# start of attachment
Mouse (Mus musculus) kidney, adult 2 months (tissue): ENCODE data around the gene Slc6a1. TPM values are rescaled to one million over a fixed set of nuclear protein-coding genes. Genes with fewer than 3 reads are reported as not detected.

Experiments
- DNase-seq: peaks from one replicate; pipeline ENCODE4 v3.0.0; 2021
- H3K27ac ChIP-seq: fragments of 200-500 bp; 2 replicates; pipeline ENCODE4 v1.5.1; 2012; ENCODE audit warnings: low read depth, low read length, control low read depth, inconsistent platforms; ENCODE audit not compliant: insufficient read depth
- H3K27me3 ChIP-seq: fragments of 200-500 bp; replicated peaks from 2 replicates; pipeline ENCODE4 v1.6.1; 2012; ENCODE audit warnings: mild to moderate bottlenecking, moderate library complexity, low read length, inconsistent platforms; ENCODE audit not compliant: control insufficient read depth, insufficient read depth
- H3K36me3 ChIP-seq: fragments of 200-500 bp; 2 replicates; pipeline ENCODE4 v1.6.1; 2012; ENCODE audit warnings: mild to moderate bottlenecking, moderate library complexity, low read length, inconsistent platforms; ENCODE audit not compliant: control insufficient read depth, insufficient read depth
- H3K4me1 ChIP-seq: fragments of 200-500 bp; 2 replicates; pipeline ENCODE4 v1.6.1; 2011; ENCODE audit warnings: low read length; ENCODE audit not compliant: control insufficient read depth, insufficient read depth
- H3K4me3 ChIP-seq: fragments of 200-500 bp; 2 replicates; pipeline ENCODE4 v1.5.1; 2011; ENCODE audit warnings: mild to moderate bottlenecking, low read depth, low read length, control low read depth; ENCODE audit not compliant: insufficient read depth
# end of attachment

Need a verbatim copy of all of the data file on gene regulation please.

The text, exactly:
Mouse (Mus musculus) kidney, adult 2 months (tissue): ENCODE data around the gene Slc6a1. TPM values are rescaled to one million over a fixed set of nuclear protein-coding genes. Genes with fewer than 3 reads are reported as not detected.

Experiments
- DNase-seq: peaks from one replicate; pipeline ENCODE4 v3.0.0; 2021
- H3K27ac ChIP-seq: fragments of 200-500 bp; 2 replicates; pipeline ENCODE4 v1.5.1; 2012; ENCODE audit warnings: low read depth, low read length, control low read depth, inconsistent platforms; ENCODE audit not compliant: insufficient read depth
- H3K27me3 ChIP-seq: fragments of 200-500 bp; replicated peaks from 2 replicates; pipeline ENCODE4 v1.6.1; 2012; ENCODE audit warnings: mild to moderate bottlenecking, moderate library complexity, low read length, inconsistent platforms; ENCODE audit not compliant: control insufficient read depth, insufficient read depth
- H3K36me3 ChIP-seq: fragments of 200-500 bp; 2 replicates; pipeline ENCODE4 v1.6.1; 2012; ENCODE audit warnings: mild to moderate bottlenecking, moderate library complexity, low read length, inconsistent platforms; ENCODE audit not compliant: control insufficient read depth, insufficient read depth
- H3K4me1 ChIP-seq: fragments of 200-500 bp; 2 replicates; pipeline ENCODE4 v1.6.1; 2011; ENCODE audit warnings: low read length; ENCODE audit not compliant: control insufficient read depth, insufficient read depth
- H3K4me3 ChIP-seq: fragments of 200-500 bp; 2 replicates; pipeline ENCODE4 v1.5.1; 2011; ENCODE audit warnings: mild to moderate bottlenecking, low read depth, low read length, control low read depth; ENCODE audit not compliant: insufficient read depth